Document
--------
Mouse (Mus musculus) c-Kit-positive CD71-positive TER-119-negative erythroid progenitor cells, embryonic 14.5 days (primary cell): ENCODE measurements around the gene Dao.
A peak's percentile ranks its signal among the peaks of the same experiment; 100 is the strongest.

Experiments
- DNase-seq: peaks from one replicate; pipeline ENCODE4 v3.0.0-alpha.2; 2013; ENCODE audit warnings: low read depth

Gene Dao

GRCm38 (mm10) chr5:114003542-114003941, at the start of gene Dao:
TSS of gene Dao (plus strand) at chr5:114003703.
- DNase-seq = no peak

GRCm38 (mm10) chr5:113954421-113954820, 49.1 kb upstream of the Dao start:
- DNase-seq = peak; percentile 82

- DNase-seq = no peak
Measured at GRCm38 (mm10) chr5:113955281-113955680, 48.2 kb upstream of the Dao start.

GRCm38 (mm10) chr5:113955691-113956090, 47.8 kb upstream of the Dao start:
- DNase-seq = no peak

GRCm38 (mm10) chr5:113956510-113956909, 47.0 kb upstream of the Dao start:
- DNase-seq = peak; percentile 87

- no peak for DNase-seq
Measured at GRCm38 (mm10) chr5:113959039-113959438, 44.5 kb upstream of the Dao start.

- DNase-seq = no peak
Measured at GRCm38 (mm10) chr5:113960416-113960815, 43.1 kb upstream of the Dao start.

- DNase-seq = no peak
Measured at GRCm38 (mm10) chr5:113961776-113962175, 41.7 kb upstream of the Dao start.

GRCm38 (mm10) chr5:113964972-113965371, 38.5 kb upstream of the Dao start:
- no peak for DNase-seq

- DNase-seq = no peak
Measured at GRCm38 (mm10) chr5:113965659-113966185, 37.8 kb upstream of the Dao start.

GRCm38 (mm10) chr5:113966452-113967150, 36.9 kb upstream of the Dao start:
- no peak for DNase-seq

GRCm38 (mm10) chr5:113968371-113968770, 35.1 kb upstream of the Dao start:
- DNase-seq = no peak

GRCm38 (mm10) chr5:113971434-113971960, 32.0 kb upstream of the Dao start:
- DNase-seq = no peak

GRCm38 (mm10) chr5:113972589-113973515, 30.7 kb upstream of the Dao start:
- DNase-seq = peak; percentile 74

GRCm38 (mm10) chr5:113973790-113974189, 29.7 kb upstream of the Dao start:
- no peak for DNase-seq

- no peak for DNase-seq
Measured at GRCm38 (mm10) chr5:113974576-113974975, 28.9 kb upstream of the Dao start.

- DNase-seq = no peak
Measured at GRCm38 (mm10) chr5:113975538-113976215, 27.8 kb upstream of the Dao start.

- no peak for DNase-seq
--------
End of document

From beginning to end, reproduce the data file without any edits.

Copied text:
Mouse (Mus musculus) c-Kit-positive CD71-positive TER-119-negative erythroid progenitor cells, embryonic 14.5 days (primary cell): ENCODE measurements around the gene Dao.
A peak's percentile ranks its signal among the peaks of the same experiment; 100 is the strongest.

Experiments
- DNase-seq: peaks from one replicate; pipeline ENCODE4 v3.0.0-alpha.2; 2013; ENCODE audit warnings: low read depth

Gene Dao

GRCm38 (mm10) chr5:114003542-114003941, at the start of gene Dao:
TSS of gene Dao (plus strand) at chr5:114003703.
- DNase-seq = no peak

GRCm38 (mm10) chr5:113954421-113954820, 49.1 kb upstream of the Dao start:
- DNase-seq = peak; percentile 82

- DNase-seq = no peak
Measured at GRCm38 (mm10) chr5:113955281-113955680, 48.2 kb upstream of the Dao start.

GRCm38 (mm10) chr5:113955691-113956090, 47.8 kb upstream of the Dao start:
- DNase-seq = no peak

GRCm38 (mm10) chr5:113956510-113956909, 47.0 kb upstream of the Dao start:
- DNase-seq = peak; percentile 87

- no peak for DNase-seq
Measured at GRCm38 (mm10) chr5:113959039-113959438, 44.5 kb upstream of the Dao start.

- DNase-seq = no peak
Measured at GRCm38 (mm10) chr5:113960416-113960815, 43.1 kb upstream of the Dao start.

- DNase-seq = no peak
Measured at GRCm38 (mm10) chr5:113961776-113962175, 41.7 kb upstream of the Dao start.

GRCm38 (mm10) chr5:113964972-113965371, 38.5 kb upstream of the Dao start:
- no peak for DNase-seq

- DNase-seq = no peak
Measured at GRCm38 (mm10) chr5:113965659-113966185, 37.8 kb upstream of the Dao start.

GRCm38 (mm10) chr5:113966452-113967150, 36.9 kb upstream of the Dao start:
- no peak for DNase-seq

GRCm38 (mm10) chr5:113968371-113968770, 35.1 kb upstream of the Dao start:
- DNase-seq = no peak

GRCm38 (mm10) chr5:113971434-113971960, 32.0 kb upstream of the Dao start:
- DNase-seq = no peak

GRCm38 (mm10) chr5:113972589-113973515, 30.7 kb upstream of the Dao start:
- DNase-seq = peak; percentile 74

GRCm38 (mm10) chr5:113973790-113974189, 29.7 kb upstream of the Dao start:
- no peak for DNase-seq

- no peak for DNase-seq
Measured at GRCm38 (mm10) chr5:113974576-113974975, 28.9 kb upstream of the Dao start.

- DNase-seq = no peak
Measured at GRCm38 (mm10) chr5:113975538-113976215, 27.8 kb upstream of the Dao start.

- no peak for DNase-seq